The gender role training of men can also contribute to coping difficulties and distortions. For example, men are encouraged to be powerful, controlling, and aggressive. These socialization messages and popular culture may lead some men to believe that paying for a date entitles them to sex. They may have learned to believe that a "no" from a woman means "maybe" or "yes." Although the focus of counseling is on healing for the survivor, there is value in exploring how a male gender-role conflicts and beliefs about power and dominance may have contributed to a victim's (either male or female) vulnerability. Gaining insight about these attitudes may also help reduce a person's self-blame and provide a foundation for feminist prevention training with men.

Stereotypes associated with diverse groups of women can be especially harmful and complicate healing. For example, Asian women are often placed into the polarized categories associated with the "China doll," which signifies subservience, compliance, and passivity, and the "dragon lady," which conveys a sexually opportunistic and cunning image.51 For African American women, the Jezebel stereotype, which dates back to slavery eras, portrays Black women as hypersexual, promiscuous, and seductive. This image in combination with general rape myths contributes to invalidation and a lack of sensitivity to African American women's experiences.52,53 Exploring and challenging the impact of these types of stereotypes may be crucial to social identity analysis and healing. The cultural, ethnic, and familial backgrounds of victims can also represent powerful sources of support and resilience. Assessing these strengths provides a foundation for building positive coping skills.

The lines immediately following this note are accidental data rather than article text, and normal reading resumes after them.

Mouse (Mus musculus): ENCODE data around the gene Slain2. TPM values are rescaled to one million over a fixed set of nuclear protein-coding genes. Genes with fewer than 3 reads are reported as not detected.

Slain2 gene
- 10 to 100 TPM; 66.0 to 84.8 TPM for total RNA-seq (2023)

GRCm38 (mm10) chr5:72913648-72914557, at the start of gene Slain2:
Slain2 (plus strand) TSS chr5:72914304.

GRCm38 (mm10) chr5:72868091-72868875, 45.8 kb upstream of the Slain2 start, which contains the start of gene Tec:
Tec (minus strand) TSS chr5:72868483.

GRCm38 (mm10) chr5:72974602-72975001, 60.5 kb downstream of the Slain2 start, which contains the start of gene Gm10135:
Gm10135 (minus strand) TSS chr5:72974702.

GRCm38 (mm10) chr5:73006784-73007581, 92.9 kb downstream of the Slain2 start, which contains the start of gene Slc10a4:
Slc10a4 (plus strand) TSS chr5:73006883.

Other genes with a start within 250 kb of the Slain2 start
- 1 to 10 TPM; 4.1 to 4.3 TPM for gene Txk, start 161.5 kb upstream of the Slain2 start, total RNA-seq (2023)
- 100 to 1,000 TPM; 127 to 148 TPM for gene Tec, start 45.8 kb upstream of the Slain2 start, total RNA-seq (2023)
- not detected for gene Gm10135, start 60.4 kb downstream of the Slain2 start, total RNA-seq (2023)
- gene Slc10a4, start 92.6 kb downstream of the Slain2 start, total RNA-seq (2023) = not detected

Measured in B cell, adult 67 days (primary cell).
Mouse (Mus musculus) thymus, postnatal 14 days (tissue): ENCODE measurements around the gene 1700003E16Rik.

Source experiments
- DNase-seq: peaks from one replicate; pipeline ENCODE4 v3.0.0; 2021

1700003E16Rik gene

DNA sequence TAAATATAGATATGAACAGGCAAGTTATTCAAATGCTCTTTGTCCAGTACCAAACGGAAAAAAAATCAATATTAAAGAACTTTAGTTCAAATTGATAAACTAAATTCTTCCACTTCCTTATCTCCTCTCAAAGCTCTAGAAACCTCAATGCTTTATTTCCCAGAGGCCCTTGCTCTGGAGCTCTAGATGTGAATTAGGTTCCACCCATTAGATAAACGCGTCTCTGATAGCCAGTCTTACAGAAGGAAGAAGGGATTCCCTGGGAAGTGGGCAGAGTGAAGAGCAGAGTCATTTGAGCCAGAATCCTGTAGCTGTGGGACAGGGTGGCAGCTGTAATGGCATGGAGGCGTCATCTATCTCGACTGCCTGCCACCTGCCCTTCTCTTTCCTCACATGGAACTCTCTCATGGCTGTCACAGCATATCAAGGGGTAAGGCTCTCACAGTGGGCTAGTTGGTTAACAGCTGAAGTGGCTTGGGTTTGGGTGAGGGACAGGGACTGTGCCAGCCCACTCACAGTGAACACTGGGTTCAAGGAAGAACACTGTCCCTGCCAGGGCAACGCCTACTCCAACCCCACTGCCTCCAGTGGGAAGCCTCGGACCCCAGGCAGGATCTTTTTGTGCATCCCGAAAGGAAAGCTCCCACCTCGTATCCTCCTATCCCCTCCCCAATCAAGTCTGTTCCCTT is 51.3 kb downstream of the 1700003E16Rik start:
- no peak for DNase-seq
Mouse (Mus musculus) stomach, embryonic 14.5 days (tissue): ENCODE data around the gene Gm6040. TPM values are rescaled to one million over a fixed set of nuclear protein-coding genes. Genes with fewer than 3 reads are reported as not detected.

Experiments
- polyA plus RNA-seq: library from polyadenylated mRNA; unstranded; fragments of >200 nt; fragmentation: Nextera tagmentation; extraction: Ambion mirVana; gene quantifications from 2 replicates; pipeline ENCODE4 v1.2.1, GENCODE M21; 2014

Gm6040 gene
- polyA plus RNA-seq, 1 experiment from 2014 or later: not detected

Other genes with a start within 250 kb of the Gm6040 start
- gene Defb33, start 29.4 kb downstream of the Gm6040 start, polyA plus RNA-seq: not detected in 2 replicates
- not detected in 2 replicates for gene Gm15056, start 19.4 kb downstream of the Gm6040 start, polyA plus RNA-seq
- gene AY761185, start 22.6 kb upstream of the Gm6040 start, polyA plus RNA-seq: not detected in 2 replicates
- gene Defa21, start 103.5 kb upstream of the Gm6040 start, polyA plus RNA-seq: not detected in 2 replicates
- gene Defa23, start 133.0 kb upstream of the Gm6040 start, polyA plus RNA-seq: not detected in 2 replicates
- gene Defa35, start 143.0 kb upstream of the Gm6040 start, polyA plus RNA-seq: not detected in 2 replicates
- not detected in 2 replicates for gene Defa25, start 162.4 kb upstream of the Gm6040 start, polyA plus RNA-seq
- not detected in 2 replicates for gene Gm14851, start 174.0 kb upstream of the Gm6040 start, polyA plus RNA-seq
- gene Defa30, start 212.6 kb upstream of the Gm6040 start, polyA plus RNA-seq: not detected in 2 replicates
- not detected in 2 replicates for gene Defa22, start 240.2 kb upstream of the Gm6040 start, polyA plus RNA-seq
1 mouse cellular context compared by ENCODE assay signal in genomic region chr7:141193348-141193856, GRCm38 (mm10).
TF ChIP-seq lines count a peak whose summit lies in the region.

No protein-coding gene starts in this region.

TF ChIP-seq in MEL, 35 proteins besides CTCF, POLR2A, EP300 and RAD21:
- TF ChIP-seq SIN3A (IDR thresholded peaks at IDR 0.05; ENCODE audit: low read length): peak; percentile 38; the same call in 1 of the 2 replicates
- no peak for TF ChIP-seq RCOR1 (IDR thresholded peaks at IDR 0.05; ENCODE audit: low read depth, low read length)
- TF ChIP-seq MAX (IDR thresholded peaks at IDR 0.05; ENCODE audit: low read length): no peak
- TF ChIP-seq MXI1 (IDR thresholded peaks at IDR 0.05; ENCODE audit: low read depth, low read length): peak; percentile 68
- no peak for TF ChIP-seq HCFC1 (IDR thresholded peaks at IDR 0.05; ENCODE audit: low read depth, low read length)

To summarize, social identity assessment is used to place sexual violence within a larger social context. It helps individuals (a) identify socialization, expectations, privileges, and oppressions related to multiple identities; (b) clarify the ways in which these messages and associated behaviors are reinforced or punished; (c) consider the costs and benefits of expectations attached to various social identities and gender roles; and (d) understand areas of resilience and strength associated with multiple social identities. This reflection phase is followed by decision making about challenging restrictions, and constructing new expectations and behaviors that are supportive and empowering. The final phase of gender and social identity analysis focuses on developing strategies for enacting changes.54